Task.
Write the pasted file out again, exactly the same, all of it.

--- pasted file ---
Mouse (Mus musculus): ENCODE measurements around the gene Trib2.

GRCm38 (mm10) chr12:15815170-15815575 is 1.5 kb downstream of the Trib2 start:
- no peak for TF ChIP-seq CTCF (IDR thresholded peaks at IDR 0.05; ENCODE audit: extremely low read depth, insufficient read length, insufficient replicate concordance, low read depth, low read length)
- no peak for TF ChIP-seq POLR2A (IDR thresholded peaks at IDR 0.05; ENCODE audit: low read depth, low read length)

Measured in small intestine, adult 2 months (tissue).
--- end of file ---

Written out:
Mouse (Mus musculus): ENCODE measurements around the gene Trib2.

GRCm38 (mm10) chr12:15815170-15815575 is 1.5 kb downstream of the Trib2 start:
- no peak for TF ChIP-seq CTCF (IDR thresholded peaks at IDR 0.05; ENCODE audit: extremely low read depth, insufficient read length, insufficient replicate concordance, low read depth, low read length)
- no peak for TF ChIP-seq POLR2A (IDR thresholded peaks at IDR 0.05; ENCODE audit: low read depth, low read length)

Measured in small intestine, adult 2 months (tissue).